Samiksha Jaiswal (Editor)


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A pulvinus (pl. pulvini) is a joint-like thickening at the base of a plant leaf or leaflet that facilitates growth-independent (nyctinastic and thigmonastic) movement. Pulvini are common in members of the bean family Fabaceae (Leguminosae) and the prayer plant family Marantaceae.

Pulvini may be present at the base or apex of the petiole or where the leaflets of a compound leaf are inserted into the rachis. They consist of a core of vascular tissue within a flexible, bulky cylinder of thin-walled parenchyma cells. A pulvinus is also sometimes called a geniculum.

Pulvinar movement is caused by changes in turgor pressure leading to a contraction or expansion of the parenchyma tissue. The response is initiated when sucrose is unloaded from the phloem into the apoplast. The increased sugar concentration in the apoplast decreases the water potential and triggers the efflux of potassium ions from the surrounding cells. This is followed by an efflux of water, resulting in a sudden change of turgor pressure in the cells of the pulvinus. The process is similar to the mechanism of stomatal closure.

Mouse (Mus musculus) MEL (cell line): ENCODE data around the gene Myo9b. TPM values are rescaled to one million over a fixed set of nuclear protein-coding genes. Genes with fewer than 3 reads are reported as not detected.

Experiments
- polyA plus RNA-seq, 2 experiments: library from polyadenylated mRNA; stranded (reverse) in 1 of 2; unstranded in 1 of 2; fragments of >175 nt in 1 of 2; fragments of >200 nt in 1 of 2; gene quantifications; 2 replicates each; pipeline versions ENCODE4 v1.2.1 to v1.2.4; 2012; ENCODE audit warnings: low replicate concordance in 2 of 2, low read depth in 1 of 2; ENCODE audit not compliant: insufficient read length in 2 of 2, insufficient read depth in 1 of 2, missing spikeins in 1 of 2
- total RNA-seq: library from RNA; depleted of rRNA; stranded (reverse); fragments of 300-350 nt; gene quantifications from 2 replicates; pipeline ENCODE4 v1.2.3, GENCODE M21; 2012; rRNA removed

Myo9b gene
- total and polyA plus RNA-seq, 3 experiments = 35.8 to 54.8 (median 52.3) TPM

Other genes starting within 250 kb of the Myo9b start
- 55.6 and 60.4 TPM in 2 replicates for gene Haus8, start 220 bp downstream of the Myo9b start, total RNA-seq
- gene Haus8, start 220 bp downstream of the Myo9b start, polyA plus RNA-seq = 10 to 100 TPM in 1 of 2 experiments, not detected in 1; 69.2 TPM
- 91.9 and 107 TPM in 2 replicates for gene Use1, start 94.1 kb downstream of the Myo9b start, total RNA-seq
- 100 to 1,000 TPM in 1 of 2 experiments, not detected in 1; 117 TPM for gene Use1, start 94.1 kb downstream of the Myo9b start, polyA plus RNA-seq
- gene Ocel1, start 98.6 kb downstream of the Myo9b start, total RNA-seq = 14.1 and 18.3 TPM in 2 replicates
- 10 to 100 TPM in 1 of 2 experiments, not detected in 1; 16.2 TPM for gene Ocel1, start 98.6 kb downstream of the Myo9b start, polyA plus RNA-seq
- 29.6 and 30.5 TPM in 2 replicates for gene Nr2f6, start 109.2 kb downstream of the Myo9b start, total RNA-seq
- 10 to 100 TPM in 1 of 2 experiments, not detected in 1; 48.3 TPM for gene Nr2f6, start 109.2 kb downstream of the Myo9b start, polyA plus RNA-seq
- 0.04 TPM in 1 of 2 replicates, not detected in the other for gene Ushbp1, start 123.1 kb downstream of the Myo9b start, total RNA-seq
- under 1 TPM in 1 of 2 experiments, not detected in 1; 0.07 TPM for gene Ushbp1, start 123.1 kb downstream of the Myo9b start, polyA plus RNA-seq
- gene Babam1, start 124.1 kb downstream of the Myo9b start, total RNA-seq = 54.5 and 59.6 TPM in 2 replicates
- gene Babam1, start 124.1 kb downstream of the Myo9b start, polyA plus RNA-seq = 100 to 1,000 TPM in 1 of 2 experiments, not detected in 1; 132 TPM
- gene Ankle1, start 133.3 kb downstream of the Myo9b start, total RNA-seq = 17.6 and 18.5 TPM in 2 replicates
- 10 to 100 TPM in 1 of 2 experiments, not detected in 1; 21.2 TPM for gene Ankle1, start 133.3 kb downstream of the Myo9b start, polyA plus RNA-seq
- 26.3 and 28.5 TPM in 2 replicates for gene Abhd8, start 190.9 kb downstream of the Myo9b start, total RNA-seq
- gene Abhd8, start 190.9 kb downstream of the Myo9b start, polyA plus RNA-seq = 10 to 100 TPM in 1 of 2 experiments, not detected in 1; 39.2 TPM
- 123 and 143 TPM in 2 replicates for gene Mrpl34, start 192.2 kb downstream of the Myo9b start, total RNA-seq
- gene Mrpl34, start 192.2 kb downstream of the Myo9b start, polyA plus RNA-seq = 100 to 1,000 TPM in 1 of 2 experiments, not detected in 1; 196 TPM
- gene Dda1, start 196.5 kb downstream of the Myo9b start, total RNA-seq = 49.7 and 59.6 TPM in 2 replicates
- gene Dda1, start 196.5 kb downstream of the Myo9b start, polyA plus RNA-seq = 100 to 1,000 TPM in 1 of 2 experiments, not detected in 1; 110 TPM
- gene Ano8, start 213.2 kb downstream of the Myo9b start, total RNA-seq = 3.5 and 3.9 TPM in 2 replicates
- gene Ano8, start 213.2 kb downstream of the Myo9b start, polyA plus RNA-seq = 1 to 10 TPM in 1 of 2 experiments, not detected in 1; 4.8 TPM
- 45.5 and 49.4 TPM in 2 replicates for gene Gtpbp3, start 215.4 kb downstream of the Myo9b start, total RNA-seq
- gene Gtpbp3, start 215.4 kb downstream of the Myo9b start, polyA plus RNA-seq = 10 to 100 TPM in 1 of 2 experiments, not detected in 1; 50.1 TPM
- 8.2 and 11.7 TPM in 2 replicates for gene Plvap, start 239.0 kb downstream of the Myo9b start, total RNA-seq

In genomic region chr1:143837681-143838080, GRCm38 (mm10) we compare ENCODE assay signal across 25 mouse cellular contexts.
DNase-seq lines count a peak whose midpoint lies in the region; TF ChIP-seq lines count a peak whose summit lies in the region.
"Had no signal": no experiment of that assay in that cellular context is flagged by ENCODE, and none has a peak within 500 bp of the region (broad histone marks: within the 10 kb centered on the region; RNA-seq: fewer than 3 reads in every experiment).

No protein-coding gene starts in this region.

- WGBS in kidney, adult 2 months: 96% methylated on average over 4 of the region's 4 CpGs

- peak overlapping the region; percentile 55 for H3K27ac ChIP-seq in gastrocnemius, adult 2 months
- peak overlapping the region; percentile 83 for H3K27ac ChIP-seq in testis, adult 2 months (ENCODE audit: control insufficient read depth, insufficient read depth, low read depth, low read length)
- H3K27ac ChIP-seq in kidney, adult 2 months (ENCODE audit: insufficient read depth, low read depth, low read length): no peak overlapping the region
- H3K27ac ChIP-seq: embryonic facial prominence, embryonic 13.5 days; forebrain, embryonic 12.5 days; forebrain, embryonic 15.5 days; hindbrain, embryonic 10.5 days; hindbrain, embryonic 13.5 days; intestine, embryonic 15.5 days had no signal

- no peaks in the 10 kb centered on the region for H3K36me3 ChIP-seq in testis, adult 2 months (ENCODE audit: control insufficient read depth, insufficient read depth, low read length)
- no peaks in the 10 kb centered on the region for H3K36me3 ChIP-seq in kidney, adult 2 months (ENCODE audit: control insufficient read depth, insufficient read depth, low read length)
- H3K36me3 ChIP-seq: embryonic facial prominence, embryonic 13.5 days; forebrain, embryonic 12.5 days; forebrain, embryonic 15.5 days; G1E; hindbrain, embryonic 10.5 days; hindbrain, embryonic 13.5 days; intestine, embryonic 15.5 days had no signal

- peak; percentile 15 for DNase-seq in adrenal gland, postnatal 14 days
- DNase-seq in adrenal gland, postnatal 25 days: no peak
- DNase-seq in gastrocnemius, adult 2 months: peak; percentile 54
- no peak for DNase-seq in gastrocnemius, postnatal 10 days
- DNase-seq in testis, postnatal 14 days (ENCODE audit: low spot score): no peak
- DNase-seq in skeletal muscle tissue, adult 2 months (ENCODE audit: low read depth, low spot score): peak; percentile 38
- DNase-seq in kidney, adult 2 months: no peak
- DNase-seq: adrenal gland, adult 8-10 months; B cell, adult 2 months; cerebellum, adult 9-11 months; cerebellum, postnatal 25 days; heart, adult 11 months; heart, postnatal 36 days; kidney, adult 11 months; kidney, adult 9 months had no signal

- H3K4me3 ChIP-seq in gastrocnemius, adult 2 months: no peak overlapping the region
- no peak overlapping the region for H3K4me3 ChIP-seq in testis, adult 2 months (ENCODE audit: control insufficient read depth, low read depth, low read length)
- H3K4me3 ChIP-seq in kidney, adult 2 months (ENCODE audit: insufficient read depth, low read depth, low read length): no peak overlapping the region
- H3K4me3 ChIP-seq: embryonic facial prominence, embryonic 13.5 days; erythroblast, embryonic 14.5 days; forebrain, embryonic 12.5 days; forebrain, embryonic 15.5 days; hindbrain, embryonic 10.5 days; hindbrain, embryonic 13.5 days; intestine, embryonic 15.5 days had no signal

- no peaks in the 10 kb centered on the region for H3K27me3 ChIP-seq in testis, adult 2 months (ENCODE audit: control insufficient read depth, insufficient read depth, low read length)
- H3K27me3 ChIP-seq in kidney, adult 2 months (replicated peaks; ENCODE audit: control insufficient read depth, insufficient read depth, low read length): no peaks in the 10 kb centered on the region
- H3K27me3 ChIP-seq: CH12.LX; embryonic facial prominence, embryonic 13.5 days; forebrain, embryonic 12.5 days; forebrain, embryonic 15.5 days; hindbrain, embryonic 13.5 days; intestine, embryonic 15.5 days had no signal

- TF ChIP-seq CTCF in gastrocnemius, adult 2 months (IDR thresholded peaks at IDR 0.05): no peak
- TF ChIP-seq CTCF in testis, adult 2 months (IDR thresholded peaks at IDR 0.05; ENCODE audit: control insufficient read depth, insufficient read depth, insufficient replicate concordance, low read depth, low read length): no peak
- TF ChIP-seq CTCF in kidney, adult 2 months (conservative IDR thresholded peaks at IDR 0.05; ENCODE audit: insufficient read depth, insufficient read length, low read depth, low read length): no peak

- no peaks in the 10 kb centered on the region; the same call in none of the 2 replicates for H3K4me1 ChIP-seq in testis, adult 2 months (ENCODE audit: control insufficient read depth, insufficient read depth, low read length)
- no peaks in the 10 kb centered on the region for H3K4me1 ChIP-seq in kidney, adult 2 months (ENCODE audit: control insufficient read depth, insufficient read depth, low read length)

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Pulvinus Wikipedia